Indonesian snackers becoming more health conscious, though indulgence remains a priority: poll

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The American confectionery, food, and beverage giant noted increasing health awareness among Indonesian consumers, as 92 per cent of them rank health as an important factor when choosing snacks. 
DECEMBER 23, 2019 - 5:12 PM

MORE Indonesians are taking health into their consideration when snacking, though indulgence still remains a key motivator for snacking, according to a report by Mondelez International. 

The American confectionery, food, and beverage giant noted increasing health awareness among Indonesian consumers, as 92 per cent of them rank health as an important factor when choosing snacks. 

This is on a par with the importance of convenience and quality to Indonesian consumers. These three elements are among the top five most important factors when Indonesians choose their snacks. 

Further, two-thirds of Indonesian adults think snacks of the future will be healthier than today, a whole 12 percentage points higher than the global average. 

For Indonesian snackers, the top three preferences for future snacks - vitamin-rich, low-sugar, and fresh - all clocked scores well above the global average.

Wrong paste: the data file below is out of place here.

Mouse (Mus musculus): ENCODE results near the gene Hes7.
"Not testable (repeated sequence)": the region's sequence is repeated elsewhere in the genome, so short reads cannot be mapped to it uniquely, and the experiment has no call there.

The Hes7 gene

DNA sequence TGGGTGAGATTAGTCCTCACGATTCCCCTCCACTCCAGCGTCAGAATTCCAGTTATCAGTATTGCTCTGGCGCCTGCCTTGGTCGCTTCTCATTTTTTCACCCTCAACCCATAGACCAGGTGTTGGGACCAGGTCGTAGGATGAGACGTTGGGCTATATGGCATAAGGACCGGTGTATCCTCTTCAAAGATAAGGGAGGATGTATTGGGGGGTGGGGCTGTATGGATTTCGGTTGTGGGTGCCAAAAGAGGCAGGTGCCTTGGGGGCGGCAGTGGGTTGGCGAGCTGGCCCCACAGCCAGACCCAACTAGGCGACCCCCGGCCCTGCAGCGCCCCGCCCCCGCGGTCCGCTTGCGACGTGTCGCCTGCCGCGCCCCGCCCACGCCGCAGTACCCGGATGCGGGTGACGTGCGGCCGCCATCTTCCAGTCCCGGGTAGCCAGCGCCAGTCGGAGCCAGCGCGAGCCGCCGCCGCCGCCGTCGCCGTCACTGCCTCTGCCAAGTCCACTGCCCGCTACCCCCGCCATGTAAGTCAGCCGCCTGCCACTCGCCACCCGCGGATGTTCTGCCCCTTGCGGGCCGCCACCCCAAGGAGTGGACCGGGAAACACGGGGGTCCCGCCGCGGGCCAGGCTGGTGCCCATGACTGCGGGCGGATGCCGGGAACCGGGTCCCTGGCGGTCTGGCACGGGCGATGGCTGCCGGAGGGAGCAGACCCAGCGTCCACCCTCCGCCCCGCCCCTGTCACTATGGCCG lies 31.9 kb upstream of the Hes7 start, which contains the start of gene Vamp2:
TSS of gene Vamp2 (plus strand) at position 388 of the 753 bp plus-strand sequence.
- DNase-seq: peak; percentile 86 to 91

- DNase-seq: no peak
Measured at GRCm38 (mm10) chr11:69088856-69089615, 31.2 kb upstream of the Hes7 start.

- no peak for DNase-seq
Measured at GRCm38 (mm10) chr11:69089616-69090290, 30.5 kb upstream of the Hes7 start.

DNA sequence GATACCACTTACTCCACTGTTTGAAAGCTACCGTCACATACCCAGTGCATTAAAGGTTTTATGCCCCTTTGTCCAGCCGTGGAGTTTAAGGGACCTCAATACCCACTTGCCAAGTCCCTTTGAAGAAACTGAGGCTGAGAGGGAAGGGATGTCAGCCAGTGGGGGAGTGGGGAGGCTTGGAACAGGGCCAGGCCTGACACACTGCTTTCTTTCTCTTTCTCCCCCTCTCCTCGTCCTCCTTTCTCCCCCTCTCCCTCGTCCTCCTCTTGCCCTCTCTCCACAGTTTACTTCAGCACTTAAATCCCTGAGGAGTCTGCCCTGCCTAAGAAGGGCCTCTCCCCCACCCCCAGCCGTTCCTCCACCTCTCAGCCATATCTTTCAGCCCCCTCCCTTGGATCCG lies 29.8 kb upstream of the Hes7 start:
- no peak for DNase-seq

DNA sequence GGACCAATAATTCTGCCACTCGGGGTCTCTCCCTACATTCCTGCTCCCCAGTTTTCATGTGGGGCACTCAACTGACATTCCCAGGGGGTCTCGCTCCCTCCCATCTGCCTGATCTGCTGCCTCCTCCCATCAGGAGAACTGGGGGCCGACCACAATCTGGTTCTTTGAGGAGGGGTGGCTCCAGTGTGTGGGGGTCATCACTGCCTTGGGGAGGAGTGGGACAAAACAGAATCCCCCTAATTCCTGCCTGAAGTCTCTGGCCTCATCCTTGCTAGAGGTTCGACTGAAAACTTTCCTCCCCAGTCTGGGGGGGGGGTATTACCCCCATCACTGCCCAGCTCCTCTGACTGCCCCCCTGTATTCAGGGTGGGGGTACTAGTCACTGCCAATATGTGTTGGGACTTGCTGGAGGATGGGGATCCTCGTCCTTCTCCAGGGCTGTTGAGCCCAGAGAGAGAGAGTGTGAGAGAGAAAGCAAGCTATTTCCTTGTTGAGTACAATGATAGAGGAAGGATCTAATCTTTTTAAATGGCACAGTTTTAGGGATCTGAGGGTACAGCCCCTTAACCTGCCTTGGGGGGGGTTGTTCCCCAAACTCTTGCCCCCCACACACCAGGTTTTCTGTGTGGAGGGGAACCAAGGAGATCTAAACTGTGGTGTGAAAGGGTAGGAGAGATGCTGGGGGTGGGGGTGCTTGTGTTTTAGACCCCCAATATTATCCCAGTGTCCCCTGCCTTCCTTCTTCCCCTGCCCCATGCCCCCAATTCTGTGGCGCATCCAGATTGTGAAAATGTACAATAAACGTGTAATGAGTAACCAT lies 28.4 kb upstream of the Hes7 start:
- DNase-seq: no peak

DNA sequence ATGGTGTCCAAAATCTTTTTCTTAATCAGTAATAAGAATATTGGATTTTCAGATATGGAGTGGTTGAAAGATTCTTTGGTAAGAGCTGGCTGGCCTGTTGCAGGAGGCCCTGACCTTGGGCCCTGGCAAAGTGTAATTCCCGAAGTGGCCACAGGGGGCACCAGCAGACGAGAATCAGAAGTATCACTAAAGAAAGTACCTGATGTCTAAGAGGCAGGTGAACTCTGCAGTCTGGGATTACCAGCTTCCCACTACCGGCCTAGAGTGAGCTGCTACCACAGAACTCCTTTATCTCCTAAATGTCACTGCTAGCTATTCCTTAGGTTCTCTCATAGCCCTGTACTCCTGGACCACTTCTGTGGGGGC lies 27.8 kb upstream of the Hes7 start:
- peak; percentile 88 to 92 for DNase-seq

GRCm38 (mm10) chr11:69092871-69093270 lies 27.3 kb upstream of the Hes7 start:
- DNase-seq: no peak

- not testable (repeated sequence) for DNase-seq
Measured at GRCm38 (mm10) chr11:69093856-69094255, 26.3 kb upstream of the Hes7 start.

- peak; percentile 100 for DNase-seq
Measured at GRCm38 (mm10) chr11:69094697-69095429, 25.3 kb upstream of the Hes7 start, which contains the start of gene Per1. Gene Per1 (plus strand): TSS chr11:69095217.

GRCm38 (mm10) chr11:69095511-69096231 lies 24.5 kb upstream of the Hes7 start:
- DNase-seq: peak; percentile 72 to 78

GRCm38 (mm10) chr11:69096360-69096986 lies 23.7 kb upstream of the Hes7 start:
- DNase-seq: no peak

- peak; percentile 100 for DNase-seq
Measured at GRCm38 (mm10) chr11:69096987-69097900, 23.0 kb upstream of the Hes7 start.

That said, when it comes to snacking, indulgence still remains a priority for Indonesians, as 90 per cent of them said they snack to pamper, spoil, or reward themselves, which is 12 percentage points higher than the global average.

Emre Olcer, South-east Asia president, Mondelez International, said: “It seems like Indonesians understand how to pamper themselves through snacking.” 

The report also noted that 86 per cent of Indonesians use snacks to connect with others. Erna Ermawati Chotim, head of the sociology department of Universitas Nasional, attributed it to the fact that Indonesians, as a collectivist society, love to socialize with others, such as using snacks as an ice-breaker during moments of togetherness.

Convenience is an important factor of consideration to Indonesian snackers due to their increasing activities and mobilities, said the report. Three in four Indonesian adults said that quick, on-the-go bites are more suited to their lifestyle than full meals, and 77 per cent said they prefer to eat many small meals throughout the day, as opposed to a few large meals. 

The report added that 57 per cent of Indonesians hold the expectation of snacks being more “convenient” in the next five years, while globally the average figure is 33 per cent.

“Understanding the top motivators for Indonesian adults to snack, which is for emotional and mental well-being, there is room for providing such snacks for them to indulge,” said Mr Olcer. “Fun-to-eat snacks, or snacks that can strengthen family’s tradition also have a big opportunity in Indonesia. Looking at Indonesian people’s preference for snacks in the future, healthier snacks are also a segment to pay attention for.